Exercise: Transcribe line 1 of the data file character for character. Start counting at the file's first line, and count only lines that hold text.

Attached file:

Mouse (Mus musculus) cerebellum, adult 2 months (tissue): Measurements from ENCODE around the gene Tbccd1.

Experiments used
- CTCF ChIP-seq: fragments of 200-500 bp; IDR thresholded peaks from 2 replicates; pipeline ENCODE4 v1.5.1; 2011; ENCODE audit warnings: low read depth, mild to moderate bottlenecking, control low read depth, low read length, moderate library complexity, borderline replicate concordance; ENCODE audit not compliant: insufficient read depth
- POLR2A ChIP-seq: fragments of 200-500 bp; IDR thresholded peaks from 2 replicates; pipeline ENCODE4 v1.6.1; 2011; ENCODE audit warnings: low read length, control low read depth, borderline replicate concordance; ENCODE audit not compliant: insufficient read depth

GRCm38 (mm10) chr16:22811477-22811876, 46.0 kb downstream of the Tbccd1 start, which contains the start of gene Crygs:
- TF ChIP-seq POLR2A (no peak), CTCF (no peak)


Mouse (Mus musculus) cerebellum, adult 2 months (tissue): Measurements from ENCODE around the gene Tbccd1.